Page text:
Ladders, Black Cats And How Marketers Fall Prey To Superstitions & Assumptions

Ladders, Black Cats And How Marketers Fall Prey To Superstitions & Assumptions
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B&T’s favourite Millennial marketers are back with a brand new piece. Today, Brian Mitchell PhD and Evan Mitchell, co-founders of Gen Y brand strategy specialists HOW&Y (howandy.net), take a look at how spooked marketers are letting superstitions hold them back…

What’s black and tan and looks good on a lawyer? A Doberman.

Don’t you just love dog jokes? (Actually, let’s be honest, that was a lawyer joke – and there’s deservedly more where that came from.) But here’s a funny dog story that isn’t a joke. In NZ the SPCA has taught dogs to drive a car. The evidence is on YouTube – it’s a hoot.

This Kiwi dog-driving achievement is an example of operant conditioning, a form of learning that’s been recognised for more than a hundred years. Researched into prominence mid last century by the psychologist B F Skinner, it involves the techniques of reinforcement and punishment – each of which can be positive (adding a stimulus to a situation) or negative (removing a stimulus). When combined with other principles, such as schedules of reinforcement, these four tools control much of our behaviour.

One of the interesting consequences of operant conditioning, is that random behaviours can become associated with positive or negative outcomes, in a way that seems causal. Such believable but imaginary connections between an action and an outcome can lead to superstitious behaviour – where a particular action will be avoided or another carried out, in the hope of escaping something negative or securing something positive. The cognitive label for these events is magical thinking. Many examples have passed into folklore – not walking under a ladder, avoiding black cats, crossing fingers, blowing out all the candles… But circumstances can result in the creation of our own superstitious behaviours.

That’s a slimmed down account of the phenomenon, but it will serve our purposes.

We’ve all witnessed superstitious behaviour, in ourselves or in others. And up to a point it’s harmless fun – that point being where it veers towards the slippery slope of delusion. Our interest lies in if and how superstitious behaviour can affect commercial decision-making. The behavioural mechanisms are in place, but is it possible or likely that decisions would actually be made superstitiously, given the obvious downside?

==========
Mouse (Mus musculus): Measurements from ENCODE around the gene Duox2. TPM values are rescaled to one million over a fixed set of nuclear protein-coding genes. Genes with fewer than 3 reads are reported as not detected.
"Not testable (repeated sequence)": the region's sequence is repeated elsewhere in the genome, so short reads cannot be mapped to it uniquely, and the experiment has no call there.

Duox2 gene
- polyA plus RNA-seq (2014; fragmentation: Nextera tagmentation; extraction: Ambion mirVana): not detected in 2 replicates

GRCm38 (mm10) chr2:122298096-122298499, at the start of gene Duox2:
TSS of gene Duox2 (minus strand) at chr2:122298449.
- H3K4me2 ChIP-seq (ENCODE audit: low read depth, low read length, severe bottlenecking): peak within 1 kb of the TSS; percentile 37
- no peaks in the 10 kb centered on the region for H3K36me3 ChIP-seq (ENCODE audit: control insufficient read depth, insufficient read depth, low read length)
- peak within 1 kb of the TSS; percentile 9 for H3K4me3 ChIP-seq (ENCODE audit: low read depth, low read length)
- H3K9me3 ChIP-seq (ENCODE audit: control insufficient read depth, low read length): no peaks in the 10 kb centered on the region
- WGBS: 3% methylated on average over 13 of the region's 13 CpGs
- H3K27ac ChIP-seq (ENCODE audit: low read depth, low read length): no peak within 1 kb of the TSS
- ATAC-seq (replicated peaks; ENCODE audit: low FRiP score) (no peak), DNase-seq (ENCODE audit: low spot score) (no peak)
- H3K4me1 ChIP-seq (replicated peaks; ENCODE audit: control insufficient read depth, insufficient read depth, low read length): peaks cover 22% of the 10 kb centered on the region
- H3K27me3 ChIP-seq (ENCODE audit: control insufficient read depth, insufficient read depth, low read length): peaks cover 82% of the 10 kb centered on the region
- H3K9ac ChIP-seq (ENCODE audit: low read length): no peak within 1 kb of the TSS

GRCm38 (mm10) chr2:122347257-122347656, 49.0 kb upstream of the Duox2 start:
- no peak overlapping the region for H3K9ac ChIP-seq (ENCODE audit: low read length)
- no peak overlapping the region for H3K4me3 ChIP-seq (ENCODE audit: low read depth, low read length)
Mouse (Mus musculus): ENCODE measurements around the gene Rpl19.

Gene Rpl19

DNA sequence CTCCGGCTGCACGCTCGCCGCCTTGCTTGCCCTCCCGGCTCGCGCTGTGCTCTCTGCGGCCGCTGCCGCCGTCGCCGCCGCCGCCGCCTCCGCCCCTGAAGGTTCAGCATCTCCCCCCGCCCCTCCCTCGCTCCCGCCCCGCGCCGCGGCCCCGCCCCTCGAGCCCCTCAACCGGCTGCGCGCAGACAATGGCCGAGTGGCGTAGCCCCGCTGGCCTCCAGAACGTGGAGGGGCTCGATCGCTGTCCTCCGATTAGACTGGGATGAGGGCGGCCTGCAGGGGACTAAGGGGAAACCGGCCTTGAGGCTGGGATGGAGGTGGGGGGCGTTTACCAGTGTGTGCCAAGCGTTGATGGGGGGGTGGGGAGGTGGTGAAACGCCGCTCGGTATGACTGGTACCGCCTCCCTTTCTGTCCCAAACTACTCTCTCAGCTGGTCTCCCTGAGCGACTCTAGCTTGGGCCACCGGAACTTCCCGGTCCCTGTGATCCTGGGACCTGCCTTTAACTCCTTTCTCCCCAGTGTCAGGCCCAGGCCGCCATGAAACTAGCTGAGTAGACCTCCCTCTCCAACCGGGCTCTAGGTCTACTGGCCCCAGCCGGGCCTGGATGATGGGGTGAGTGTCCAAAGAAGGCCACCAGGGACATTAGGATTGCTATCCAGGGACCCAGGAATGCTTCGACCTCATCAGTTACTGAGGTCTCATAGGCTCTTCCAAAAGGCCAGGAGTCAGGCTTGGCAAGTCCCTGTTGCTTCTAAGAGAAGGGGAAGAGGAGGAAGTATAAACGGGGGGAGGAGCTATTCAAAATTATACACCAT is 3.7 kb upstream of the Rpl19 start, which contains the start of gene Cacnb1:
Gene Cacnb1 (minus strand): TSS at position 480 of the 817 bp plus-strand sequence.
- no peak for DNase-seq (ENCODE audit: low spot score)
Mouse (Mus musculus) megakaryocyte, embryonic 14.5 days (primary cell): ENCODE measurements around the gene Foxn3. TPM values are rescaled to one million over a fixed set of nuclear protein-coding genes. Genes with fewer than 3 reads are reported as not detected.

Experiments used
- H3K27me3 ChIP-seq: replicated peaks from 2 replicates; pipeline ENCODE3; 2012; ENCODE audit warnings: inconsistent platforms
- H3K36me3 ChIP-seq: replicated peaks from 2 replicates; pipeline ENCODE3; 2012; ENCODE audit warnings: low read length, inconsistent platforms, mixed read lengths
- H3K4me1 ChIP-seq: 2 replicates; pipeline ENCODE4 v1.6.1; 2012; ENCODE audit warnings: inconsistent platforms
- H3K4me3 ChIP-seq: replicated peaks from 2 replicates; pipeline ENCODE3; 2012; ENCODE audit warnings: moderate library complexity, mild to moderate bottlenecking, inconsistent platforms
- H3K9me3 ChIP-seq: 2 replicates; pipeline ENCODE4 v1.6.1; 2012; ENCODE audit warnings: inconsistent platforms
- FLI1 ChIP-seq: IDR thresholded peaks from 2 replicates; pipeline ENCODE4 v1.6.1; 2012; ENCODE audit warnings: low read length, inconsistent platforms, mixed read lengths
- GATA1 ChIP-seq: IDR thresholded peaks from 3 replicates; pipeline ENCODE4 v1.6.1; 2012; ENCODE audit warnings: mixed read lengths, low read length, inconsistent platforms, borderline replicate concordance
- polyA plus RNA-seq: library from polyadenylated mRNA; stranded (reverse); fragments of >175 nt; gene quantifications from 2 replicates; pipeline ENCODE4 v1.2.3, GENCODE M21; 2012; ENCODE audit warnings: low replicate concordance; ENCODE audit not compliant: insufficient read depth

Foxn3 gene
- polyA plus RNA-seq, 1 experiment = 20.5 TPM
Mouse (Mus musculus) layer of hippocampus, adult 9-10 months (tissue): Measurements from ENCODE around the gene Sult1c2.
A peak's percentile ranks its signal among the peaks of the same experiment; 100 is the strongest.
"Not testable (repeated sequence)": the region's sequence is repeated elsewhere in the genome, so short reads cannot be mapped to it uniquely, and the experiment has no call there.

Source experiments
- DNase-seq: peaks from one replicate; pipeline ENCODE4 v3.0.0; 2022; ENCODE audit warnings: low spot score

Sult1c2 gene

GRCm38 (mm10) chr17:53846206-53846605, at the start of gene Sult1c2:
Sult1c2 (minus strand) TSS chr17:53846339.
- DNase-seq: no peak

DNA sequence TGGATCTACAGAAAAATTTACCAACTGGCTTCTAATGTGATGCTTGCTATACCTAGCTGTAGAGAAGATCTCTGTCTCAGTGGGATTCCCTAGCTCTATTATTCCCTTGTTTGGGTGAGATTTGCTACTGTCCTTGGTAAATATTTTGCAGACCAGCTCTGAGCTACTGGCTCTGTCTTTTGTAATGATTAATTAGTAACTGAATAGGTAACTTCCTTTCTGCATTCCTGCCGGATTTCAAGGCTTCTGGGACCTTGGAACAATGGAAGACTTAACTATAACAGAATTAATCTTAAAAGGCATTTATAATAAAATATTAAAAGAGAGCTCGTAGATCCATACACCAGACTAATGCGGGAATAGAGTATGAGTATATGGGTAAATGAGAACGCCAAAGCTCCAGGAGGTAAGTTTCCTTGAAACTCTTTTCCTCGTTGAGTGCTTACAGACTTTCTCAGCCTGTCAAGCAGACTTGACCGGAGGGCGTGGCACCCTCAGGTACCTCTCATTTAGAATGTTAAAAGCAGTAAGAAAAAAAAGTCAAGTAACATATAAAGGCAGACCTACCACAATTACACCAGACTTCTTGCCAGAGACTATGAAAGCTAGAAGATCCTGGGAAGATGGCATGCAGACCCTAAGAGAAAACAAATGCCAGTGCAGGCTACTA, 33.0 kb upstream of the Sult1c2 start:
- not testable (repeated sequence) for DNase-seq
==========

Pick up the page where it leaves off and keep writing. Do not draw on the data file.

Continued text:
Take the field of marketing, where costly decisions occur regularly and judgments are often laden with subjectivity. There are numerous variables at play in a marketing campaign and most of those decisions will be significantly influenced by the knowledge-based expectations of the decision-maker/s. That’s as we’d expect.

But how significant is that influence? Here, psychological research takes us in an unexpected direction. It turns out that the influence of knowledge-based expectations over the decision-making process can extend to blocking out relevant information where this contradicts the expectation.

Consciously or unconsciously, expectations based on prior experience assume a dominance based on their familiarity alone, even in the face of contrary evidence. Just another form of superstitious behaviour – automatic belief in a course of action, on the assumption it’s right. We love to find patterns in our world that we can believe in. Which plays to this kind of illusion. And ominously, the culprit here is something we’ve been taught to respect – experience.

When there are multiple variables in play, as in our campaign example – choosing the brand, target market/s, the idea, the theme, the media, and so on – what are the odds on one or more of these mutually dependent decisions being based on biased and erroneous assumptions arising from past experience? And with what impact on the outcome?

So, back to our question (now a no-brainer). Is it possible that superstitious behaviour occurs in commercial decision-making?

More than possible, it’s certain and inevitable. And undoubtedly, given our human failings, it’s also widespread. We can’t eliminate subjectivity from marketing decisions, nor should we want to. But we can and should question marketing assumptions based on faith.

In a previous article on Millennial consumers for B&T we had this to say “What if the successes marketers enjoy with this demographic are a matter of chance, of hitting Gen Y values they weren’t even targeting? What if the subsequent repeat of their ‘successful’ approaches is akin to what psychologists would deem ‘superstitious behaviour’?”

This probability will remain as long as marketers ignore this generation’s distinctive differences, and attempt to engage Millennials via techniques and messages that worked with other generations.

Gen Y are not like Gen X and Boomers – and for the most part never will be.

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